The wind is blowing in the city square. Coils of string are brought out and kites begin to fill the sky. The wind lifts them higher and higher.
Along with the flying kites are the hopes and aspirations of young children
In a corner of the square, a young father looks up dreamily at the sky, most probably transported to his childhood when he himself flew kites or dreaming that his son will one day make such kites.
This could well be a scene from anywhere in Viet Nam where kite-flying is a traditional custom, an art and, more than anything else, a pleasurable pastime for children.
No one knows when the iconic image of a kid playing the flute and flying a kite while sitting on the back of a buffalo entered Vietnamese literature and painting. But it reveals the status kite-flying has in the nation’s collective psyche.
Children make basic, triangular or square kites -- they are not colorful or shaped like a dragon, butterfly, or airplane unlike those sold in shops.
But it is a labor of love.
When they finish making the kite, the kids cannot wait to get them airborne. Often their elder siblings run in the front holding the kite’s strings, hoping to catch the wind that will lift the kite.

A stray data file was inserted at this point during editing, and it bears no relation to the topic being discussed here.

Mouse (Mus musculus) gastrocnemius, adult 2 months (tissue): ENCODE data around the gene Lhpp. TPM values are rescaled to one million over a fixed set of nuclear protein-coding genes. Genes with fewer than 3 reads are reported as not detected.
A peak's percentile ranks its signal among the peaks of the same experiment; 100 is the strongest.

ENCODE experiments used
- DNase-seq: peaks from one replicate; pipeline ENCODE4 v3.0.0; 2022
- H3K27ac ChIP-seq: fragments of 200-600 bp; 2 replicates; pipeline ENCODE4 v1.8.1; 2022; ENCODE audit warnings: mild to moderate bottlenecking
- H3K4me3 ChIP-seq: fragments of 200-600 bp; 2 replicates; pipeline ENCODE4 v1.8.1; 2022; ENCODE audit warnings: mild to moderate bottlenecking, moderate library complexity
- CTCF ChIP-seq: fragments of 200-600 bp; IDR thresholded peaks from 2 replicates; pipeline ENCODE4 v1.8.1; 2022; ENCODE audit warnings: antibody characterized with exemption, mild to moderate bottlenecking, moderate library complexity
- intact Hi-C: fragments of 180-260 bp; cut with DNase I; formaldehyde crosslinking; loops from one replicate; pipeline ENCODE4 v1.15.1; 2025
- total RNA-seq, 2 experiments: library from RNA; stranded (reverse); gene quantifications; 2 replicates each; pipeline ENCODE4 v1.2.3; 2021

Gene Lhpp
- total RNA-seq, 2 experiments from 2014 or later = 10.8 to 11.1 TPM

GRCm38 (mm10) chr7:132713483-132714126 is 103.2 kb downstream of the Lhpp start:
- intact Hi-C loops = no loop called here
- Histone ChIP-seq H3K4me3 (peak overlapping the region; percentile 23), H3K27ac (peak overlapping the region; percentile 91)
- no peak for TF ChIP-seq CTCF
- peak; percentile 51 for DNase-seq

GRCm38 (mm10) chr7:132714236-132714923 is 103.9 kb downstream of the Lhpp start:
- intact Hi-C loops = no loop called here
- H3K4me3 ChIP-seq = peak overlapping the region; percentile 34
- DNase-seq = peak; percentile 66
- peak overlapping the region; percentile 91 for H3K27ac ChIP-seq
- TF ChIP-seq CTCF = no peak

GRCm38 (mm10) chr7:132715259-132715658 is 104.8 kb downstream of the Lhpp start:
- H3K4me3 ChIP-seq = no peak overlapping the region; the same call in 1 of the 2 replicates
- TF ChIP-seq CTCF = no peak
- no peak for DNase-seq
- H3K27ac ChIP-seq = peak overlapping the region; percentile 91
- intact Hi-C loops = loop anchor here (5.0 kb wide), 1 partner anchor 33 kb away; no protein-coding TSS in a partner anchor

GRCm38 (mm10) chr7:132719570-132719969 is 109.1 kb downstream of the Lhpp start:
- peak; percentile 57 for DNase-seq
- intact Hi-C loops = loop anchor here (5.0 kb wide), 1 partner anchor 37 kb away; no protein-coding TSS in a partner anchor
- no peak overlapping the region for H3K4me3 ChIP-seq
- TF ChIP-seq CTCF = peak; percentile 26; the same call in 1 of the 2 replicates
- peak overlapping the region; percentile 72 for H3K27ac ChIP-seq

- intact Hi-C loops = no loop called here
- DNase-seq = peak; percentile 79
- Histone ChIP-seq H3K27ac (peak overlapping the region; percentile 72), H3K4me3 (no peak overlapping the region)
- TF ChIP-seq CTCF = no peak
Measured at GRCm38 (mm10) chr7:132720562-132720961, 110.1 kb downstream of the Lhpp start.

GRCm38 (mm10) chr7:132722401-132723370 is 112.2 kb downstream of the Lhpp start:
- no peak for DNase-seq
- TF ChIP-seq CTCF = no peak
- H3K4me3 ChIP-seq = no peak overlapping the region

The little ones follow, clapping and shouting encouragement. Once the kite is “filled with wind”, the children begin to look for a place to lie down from where they can monitor its flight, squinting against the bright sunlight.
Sometimes a kite crashes down to earth and the little ones laugh at their older brothers, blissfully unaware of their angry faces.
Kids with skillful fathers or brothers are often the proud owners of exotically shaped and beautiful kites.
Families living in the city send their children to the countryside during the summer vacations. The city kids are warmly welcomed and promptly given kites. Otherwise they are taught how to make kites by their grandfather or neighbors.
Thus, for most city residents too the memory of the wind filling kites in the countryside is one of the most beautiful childhood memories.
Parents who cannot afford to send their children to their hometowns take them to parks and squares to fly kites. With materials and time hard to come by in cities, they head for shops selling cloth or plastic kites.
Of course it is not the same as making one’s own paper kite, but it is the next best.
On summer afternoons children in Ho Chi Minh City go to Dong Dieu to fly kites. In Ha Noi the square near My Dinh National Stadium is a favorite place.